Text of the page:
So the Tories clawed their way back in. Here’s what we do next.



Ed Miliband has resigned. Nick Clegg has resigned. Nigel Farage has resigned. If the General Election were a gladiator-style battle, David Cameron would now be emerging from the arena, covered in his rivals’ blood to the shrill cheers of Daily Mail readers. That’s what this election felt like – a vicious attempt by all the parties to battle for Britain’s soul, with clearly varying degrees of success.

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The final debate before the election: Question Time.

The final televised political event before the election took place last night, as each of the three leaders faced questions from a live audience and host David Dimbleby. Frustratingly, Cameron, Miliband, and Clegg were all in the same building, but did not meet or speak face-to-face in front of the audience, and no cross-party debate actually took place. What follows is not a transcript of what took place, but a short assessment of each leader’s performance.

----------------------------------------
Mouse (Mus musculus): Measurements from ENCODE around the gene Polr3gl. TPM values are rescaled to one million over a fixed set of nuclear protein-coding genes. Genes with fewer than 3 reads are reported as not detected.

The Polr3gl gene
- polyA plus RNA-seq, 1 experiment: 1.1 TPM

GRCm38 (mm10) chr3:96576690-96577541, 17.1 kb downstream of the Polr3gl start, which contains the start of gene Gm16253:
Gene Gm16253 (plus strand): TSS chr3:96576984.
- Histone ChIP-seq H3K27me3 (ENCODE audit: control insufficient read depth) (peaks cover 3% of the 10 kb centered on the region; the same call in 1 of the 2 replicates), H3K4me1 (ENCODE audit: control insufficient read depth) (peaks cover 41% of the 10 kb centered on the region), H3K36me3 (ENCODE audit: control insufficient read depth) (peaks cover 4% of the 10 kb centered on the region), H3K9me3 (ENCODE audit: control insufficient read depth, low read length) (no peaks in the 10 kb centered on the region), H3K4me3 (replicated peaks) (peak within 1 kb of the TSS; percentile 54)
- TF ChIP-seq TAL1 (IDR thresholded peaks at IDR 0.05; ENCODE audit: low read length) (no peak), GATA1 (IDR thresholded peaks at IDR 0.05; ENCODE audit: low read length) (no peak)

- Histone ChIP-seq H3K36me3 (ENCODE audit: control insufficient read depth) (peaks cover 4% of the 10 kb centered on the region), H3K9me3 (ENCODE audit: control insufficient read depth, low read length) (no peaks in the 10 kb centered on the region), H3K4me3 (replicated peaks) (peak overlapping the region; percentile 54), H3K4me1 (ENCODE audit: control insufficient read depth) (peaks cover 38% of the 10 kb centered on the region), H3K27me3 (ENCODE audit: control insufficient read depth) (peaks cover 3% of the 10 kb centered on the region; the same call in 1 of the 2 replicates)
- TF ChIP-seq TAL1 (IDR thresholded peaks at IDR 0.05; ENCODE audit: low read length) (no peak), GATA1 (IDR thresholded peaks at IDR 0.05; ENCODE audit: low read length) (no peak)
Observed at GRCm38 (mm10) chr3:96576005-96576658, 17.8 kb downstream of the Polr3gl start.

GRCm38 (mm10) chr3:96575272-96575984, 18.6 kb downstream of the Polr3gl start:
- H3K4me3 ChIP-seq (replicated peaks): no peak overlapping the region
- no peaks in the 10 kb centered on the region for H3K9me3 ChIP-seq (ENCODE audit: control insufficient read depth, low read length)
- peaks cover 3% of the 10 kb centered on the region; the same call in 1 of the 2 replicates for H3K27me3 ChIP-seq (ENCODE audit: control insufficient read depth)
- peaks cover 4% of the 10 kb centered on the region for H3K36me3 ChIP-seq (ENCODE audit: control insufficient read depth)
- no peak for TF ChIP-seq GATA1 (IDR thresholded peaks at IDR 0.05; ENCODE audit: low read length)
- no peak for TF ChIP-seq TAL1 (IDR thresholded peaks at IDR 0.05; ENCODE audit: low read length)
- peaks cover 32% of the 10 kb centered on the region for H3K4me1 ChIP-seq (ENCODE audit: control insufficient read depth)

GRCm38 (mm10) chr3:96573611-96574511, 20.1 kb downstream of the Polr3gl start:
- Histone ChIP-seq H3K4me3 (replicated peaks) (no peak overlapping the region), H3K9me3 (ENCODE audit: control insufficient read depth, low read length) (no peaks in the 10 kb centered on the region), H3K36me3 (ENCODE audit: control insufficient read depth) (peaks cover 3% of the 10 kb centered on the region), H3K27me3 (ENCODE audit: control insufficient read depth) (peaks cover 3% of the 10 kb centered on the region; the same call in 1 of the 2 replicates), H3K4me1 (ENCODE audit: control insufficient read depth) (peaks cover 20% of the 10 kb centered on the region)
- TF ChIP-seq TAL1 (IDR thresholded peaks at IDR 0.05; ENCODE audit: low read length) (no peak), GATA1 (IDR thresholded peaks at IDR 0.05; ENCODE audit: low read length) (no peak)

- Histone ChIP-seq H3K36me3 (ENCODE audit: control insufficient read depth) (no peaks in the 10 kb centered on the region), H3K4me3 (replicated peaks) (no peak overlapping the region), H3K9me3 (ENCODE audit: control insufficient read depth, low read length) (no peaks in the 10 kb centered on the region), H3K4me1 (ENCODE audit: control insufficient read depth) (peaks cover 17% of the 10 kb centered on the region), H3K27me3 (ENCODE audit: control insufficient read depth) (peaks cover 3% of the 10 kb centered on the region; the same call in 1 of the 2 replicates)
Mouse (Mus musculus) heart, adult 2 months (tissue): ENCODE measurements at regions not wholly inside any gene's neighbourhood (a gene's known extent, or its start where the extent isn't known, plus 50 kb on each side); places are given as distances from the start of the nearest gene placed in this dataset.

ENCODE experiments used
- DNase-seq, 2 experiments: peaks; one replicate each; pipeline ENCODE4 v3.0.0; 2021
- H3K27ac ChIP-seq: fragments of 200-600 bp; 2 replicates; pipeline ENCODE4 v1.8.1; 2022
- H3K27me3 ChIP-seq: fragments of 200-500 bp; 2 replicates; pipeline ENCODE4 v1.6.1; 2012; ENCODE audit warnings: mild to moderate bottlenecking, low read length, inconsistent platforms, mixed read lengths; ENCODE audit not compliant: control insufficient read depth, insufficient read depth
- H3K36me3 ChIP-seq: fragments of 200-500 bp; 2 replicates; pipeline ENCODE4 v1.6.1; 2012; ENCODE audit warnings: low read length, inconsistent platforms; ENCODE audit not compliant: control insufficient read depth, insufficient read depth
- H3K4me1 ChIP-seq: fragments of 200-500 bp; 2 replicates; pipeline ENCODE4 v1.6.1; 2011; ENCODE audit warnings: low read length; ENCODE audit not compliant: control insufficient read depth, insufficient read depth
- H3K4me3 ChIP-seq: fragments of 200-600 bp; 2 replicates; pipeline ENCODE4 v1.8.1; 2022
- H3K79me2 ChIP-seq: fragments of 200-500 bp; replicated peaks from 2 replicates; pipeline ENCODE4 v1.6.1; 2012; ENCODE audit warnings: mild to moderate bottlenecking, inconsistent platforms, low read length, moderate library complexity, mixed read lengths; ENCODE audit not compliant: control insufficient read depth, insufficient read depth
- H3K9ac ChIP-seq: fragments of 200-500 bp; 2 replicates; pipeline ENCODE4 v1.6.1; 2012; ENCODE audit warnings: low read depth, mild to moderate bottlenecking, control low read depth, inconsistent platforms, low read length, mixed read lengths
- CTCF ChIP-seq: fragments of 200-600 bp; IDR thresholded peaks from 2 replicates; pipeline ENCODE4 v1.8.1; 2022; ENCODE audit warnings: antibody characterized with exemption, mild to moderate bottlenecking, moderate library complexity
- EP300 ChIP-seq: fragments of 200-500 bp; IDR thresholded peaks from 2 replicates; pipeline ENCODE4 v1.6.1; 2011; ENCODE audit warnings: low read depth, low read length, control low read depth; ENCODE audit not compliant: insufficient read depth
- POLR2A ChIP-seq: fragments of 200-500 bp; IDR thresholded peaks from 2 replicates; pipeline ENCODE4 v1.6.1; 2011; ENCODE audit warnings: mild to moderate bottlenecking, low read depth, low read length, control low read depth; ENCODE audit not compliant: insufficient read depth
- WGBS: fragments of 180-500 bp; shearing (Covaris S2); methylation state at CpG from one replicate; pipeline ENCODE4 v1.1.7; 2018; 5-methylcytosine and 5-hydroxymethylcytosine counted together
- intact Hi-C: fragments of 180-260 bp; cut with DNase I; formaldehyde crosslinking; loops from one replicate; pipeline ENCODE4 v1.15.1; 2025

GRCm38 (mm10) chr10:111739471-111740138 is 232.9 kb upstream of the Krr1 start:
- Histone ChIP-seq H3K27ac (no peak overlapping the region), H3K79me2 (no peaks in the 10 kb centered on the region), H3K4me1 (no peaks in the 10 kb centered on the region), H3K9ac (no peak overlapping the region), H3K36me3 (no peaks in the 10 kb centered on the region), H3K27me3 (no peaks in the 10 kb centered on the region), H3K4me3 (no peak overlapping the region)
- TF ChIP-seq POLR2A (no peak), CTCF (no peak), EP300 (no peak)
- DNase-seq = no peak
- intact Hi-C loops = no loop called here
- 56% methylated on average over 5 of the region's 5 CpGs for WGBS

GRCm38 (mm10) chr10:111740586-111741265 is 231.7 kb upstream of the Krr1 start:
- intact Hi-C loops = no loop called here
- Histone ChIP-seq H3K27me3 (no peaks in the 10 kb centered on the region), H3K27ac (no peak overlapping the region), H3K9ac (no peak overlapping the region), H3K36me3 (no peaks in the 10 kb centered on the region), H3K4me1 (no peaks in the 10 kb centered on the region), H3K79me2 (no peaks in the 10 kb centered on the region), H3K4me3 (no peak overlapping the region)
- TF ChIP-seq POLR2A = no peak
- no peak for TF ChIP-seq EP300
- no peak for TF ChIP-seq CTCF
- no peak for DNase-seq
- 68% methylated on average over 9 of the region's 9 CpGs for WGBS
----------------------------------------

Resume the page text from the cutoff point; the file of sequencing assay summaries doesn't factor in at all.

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With ITV and the BBC revising their plans for the televised debates, Britain experiences a rare win for democracy.


(The three alternative parties meet in London to plan a tripartite attack on Westminster. Left to right: Plaid Cymru leader Leanne Wood, SNP leader Nicola Sturgeon, and Green Party leader Natalie Bennett. Credit: Dan Kitwood/Getty Images Europe)

Contrary to popular belief, democracy is not just a matter of showing up to the voting booth every 5 years or so. A democracy consists of people making decisions based on popular votes, national sentiment, and the decentralized collective decisions of various masses. We must be allowed to do more than tick a few boxes once in a while, if we wish to call ourselves a democracy.

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